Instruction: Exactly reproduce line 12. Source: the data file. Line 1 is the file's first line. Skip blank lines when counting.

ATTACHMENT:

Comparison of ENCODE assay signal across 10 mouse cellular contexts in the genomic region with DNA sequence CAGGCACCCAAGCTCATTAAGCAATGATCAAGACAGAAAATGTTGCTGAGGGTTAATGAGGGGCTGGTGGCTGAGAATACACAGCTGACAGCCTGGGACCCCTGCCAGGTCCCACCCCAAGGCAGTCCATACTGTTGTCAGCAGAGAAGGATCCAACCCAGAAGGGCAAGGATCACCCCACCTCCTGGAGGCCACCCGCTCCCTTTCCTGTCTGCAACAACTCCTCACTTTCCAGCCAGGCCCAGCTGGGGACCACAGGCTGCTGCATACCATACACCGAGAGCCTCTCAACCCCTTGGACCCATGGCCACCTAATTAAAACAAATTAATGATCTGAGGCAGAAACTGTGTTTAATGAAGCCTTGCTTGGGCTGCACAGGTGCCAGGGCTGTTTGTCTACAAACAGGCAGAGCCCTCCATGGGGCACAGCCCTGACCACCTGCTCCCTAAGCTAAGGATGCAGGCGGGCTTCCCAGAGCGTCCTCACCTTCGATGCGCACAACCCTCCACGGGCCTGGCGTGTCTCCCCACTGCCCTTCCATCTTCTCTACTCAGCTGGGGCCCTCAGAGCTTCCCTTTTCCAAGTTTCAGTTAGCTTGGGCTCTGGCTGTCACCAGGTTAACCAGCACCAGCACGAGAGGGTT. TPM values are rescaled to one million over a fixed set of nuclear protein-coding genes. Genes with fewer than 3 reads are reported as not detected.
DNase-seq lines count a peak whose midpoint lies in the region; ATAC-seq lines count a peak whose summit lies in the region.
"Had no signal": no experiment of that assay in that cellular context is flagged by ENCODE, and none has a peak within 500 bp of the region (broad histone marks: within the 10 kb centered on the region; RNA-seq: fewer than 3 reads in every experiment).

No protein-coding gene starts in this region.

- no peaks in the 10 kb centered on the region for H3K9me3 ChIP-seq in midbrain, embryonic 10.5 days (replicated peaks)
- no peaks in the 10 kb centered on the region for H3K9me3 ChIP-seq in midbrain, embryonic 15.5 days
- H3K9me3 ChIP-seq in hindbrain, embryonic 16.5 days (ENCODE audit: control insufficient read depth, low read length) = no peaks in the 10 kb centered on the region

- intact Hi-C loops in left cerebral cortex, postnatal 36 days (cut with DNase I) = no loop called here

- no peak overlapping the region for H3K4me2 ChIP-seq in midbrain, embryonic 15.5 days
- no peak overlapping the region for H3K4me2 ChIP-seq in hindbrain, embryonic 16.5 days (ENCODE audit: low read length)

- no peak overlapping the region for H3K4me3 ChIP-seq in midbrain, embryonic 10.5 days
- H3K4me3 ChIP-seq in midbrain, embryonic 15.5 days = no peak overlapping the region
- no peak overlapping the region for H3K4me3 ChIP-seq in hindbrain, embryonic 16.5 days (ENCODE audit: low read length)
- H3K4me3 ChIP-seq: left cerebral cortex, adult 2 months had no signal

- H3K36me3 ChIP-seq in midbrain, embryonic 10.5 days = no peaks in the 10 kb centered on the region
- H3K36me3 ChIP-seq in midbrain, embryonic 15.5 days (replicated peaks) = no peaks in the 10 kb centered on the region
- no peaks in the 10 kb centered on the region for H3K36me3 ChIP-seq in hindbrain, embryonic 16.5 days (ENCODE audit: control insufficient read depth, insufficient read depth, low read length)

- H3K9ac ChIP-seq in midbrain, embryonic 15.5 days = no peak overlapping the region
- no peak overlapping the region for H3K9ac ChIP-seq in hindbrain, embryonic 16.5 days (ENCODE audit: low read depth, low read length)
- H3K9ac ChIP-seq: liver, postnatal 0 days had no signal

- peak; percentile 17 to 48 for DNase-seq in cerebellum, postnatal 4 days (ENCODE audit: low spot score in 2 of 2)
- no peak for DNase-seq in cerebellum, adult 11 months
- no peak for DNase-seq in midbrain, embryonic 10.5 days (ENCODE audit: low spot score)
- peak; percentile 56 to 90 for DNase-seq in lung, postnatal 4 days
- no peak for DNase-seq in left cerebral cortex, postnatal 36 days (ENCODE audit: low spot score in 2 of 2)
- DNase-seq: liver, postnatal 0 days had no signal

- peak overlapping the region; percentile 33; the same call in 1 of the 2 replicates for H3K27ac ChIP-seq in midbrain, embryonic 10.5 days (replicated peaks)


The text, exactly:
- H3K4me3 ChIP-seq in midbrain, embryonic 15.5 days = no peak overlapping the region